‘Return to Seoul’ is a tapestry filled with unique moments that stay with us even if we don’t want to, loose snapshots of a life marked by rejection and the pain of abandonment whose wound reopens by chance and never fully closes again. Freddie dances. Cries in frustration. He plays the piano. He puts together some chairs willing to meet people. He barely speaks Korean. It languishes before 22 words. Send a WhatsApp. He returns, once again, to origins that he never wanted to know. Eight years encapsulated in almost two hours of the best cinema of the year.
As it already happened with that contemporary masterpiece that is ‘Aftersun’, ‘Return to Seoul’ is gaining weight in your head as you remember it. Those phrases that cannot be forgotten, those forced goodbyes, those Tinder dates that lead to an uncertain future at work: this may be the film that best shows how the spread of hundreds of different feelings at the same time leads to the worst possible decisionsto the mental block, to the continuous war with oneself in which there can never be winners.
When Freddie comes to Korea by chance has no intention of seeking its roots. Literally all you want to do for two weeks is sightsee, meet people and make friends. However, he can’t help but let himself be carried away by that little inner voice that asks him to know where he comes from… And discover two things: first, that his desires are always better in imagination than in reality. And second, what that 25-year span without her biological parents had not only existed for her, but for other people as well.
Shared pain and frustration, lead to wonderfully taut scenes trying to fill gaps in time that they will never be able to. Freddie’s father insists on buying her shoes he doesn’t need, and she leaves them behind as a way of saying goodbye to that part of herself. However, when you have opened Pandora’s box, it is impossible to close itand what at first was going to be a trip becomes a tradition that models a magnificent character.
return to loneliness
The temporary jumps that the tape gives (and that at first are misplaced) allow us to see not only the evolution of Freddie, but also to verify how one day can mark the rest of your life. Beyond her first visit, we will meet her again in Seoul in different ways, but with a new personality that she will always have in the background. the internal struggle between who is and who could be. The past that never existed and the present that prevents her from being happyfilling it with meaningless sex, music, couples you can erase with a snap of your fingers.
It is interesting how in ‘Return to Seoul’ its protagonist is literally ‘Lost in translation’: as time goes by, he manages to tune in with his father by learning words of a language with which he hopes to fill an inner void. However, when found in language, part of the fascination is lost. Understanding each other is a stumbling block, and Freddie can’t help but feel abandoned again, almost confusing his feelings with his desires. It’s not that she’s alone: it’s that she, she believes, wants to be.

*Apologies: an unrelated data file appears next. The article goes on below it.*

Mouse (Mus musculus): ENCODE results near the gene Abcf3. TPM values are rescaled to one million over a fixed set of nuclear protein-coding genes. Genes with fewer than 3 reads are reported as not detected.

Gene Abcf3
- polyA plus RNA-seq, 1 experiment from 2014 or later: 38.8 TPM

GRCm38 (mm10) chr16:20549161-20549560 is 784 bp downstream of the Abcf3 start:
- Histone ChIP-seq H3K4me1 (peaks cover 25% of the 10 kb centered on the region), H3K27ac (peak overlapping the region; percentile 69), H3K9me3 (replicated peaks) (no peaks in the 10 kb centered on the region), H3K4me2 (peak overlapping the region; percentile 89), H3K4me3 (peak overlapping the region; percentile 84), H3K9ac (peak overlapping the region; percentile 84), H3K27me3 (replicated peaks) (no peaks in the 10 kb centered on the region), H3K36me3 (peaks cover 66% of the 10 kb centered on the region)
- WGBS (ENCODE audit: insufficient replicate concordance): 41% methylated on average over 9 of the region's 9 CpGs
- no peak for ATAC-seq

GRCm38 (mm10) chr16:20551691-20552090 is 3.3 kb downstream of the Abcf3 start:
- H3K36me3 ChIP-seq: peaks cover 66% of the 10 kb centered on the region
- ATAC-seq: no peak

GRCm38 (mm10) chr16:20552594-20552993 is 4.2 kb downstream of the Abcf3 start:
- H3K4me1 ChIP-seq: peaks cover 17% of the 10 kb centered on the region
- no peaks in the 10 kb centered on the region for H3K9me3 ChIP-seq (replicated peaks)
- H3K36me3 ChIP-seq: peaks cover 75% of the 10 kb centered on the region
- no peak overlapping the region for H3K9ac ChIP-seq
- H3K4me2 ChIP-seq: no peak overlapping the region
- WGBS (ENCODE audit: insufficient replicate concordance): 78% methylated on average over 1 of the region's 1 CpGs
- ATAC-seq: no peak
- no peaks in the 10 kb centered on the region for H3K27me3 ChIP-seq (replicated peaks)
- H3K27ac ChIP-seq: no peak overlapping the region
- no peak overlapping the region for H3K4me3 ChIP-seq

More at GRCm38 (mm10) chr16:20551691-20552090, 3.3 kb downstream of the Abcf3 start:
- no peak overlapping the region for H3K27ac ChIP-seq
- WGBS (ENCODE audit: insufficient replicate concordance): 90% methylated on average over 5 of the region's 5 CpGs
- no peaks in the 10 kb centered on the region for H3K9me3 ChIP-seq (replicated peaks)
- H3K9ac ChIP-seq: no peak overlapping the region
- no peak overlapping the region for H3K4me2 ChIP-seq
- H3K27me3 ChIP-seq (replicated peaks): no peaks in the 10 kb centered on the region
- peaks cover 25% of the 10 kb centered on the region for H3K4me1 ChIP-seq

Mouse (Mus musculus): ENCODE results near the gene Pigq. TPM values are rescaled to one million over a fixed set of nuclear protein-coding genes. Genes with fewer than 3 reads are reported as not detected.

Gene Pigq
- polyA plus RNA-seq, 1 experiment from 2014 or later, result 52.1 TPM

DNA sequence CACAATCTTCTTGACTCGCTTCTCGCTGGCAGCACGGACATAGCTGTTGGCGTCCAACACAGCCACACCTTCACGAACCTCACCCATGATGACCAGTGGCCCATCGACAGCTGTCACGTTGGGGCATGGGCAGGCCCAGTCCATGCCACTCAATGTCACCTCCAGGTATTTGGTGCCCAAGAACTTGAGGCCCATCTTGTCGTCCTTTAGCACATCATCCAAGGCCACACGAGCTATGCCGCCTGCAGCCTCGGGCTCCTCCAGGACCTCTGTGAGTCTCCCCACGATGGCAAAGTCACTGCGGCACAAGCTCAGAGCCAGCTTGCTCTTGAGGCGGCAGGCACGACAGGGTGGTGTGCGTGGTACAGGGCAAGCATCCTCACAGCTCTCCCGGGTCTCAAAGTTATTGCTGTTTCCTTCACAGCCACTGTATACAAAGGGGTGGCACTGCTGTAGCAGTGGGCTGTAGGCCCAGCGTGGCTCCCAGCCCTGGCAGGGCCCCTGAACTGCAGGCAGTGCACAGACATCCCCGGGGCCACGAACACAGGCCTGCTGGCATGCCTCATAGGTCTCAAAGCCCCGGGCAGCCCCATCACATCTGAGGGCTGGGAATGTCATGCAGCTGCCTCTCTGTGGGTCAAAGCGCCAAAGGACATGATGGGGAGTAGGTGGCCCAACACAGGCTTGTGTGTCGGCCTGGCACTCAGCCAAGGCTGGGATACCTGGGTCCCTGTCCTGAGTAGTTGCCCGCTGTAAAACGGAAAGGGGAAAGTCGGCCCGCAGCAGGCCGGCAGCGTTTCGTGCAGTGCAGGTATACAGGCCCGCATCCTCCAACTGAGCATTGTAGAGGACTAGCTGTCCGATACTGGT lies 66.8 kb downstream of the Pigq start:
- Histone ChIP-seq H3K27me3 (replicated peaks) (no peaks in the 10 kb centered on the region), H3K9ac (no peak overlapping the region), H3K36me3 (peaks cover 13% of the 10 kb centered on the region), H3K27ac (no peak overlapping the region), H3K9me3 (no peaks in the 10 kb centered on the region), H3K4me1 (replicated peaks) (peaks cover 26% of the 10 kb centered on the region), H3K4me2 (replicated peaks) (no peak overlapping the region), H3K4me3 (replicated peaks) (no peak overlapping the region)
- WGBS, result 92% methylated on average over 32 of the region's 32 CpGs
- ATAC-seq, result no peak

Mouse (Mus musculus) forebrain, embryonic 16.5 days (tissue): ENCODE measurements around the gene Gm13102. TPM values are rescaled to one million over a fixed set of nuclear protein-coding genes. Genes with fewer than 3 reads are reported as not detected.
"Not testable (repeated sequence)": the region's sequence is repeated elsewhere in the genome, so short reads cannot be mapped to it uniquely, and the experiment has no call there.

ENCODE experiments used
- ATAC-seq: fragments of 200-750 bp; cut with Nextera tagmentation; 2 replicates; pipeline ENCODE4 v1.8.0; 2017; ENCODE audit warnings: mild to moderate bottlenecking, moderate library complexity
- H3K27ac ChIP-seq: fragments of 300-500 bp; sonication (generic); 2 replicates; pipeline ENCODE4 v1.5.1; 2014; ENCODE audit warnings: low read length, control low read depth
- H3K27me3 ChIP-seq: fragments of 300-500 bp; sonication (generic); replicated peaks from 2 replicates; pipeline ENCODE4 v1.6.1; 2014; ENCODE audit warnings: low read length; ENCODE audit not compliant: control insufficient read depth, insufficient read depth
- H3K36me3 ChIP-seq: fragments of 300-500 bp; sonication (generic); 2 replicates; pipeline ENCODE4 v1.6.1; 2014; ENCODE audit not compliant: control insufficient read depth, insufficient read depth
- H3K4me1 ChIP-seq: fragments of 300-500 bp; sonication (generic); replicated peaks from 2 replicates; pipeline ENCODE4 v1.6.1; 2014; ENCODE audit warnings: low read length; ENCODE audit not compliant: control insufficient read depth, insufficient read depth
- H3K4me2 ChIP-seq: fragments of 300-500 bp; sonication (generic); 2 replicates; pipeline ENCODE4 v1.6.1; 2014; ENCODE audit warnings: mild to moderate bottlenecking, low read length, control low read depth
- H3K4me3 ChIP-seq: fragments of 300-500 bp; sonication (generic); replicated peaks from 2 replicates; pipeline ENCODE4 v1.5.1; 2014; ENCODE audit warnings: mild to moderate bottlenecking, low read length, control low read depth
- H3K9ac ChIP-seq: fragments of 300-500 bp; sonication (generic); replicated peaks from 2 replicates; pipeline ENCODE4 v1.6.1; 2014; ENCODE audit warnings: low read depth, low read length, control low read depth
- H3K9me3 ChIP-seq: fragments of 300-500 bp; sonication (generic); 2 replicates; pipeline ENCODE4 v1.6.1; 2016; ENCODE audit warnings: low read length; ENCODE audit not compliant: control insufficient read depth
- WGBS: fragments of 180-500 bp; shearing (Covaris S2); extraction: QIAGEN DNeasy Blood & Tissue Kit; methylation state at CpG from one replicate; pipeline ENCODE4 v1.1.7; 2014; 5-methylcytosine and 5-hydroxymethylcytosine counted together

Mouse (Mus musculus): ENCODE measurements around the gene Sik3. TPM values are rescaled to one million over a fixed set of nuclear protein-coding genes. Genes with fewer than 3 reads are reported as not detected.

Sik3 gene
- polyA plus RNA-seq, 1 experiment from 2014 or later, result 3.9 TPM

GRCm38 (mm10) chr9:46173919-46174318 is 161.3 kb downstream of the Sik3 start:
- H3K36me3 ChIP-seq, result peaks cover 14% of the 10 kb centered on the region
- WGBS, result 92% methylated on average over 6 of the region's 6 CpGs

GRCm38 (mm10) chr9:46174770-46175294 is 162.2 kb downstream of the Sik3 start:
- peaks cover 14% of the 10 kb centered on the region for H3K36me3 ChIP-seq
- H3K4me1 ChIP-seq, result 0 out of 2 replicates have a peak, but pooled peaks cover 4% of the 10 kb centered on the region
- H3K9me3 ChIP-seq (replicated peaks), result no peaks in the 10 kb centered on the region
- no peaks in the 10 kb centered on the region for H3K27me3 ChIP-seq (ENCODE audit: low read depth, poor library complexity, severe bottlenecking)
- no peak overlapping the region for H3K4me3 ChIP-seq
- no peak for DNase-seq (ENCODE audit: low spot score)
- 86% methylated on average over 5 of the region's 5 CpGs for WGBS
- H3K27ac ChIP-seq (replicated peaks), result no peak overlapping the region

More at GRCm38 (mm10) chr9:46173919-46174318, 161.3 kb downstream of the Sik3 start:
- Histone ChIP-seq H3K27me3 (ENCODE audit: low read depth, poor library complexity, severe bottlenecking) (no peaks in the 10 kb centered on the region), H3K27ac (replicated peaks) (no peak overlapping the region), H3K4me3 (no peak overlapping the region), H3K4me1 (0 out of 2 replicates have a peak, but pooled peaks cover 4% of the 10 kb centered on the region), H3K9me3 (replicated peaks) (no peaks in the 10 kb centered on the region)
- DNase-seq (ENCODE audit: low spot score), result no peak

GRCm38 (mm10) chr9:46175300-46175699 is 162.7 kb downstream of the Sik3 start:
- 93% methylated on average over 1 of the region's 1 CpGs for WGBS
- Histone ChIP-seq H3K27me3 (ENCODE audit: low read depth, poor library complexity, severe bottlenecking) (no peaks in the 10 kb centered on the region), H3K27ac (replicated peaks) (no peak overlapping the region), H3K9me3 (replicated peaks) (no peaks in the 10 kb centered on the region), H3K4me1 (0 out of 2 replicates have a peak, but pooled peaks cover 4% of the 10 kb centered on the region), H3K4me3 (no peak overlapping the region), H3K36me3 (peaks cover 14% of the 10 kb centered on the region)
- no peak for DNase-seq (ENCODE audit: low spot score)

Freddie can not be bad. She’s absolutely absurd, flawed, and amoral, but she’s also broken on the inside., and the only way to put her own pieces back together is by trying to understand herself. And for that, you need to have the complete puzzle in order to put it in mental order: even when the film is preparing to give us the final blow, in a magnificent shot inside a hotel bathroom where it is inevitable not to feel that something inside of us is not being done. shreds, He does it with a unique and irreproachable sensitivity.
If you expect a thriller about a young girl desperately searching for her origins or a drama in which all feelings are exposed and debated, this is not your movie: ‘Return to Seoul’ moves between the subtlety, the complex personality of a rabid and uncontrollable protagonistthe analysis of the very concept of family and an underlying plane that hovers over the film in which Freddie, trying to connect with his past and do Korea a favor, ends up opening wounds that were already healed.
Park Ji-min delivers in her first performance nuances, layers, edges and doubts that many other actresses would be chasing for years. This is an iconic role that knows how to harness the value of powerful direction and subtle scripting to take it to new heights. And the best thing is that Freddie is not alone: next to her, a group of secondary characters is shown sculpted in detail. That father who does not miss his daughter, but the concept of his daughter that he has in his head. That absent mother who says everything in her silence. That confused friend who despite everything she can’t help but feel compassion for. Everything comes together, each scene has a reason, there is nothing random or left over.
I have tried in a very conscious way to avoid talking about the running gag of the film, which deep down has much more depth than it seems, because it is better that you be surprised to see it. Disconcerting, yes, but if you think about the Korean military past it paints even more the picture of desolation of a character who believes she understands an environment that will never understand her. Sadness, lack of understanding, open wounds and messages that do not arrive: ‘Return to Seoul’ is a place to return to.
In Espinof | The film that changed Korean cinema forever: this extreme revenge thriller made the director of ‘Decision to Leave’ take off and you can see it on Amazon Prime Video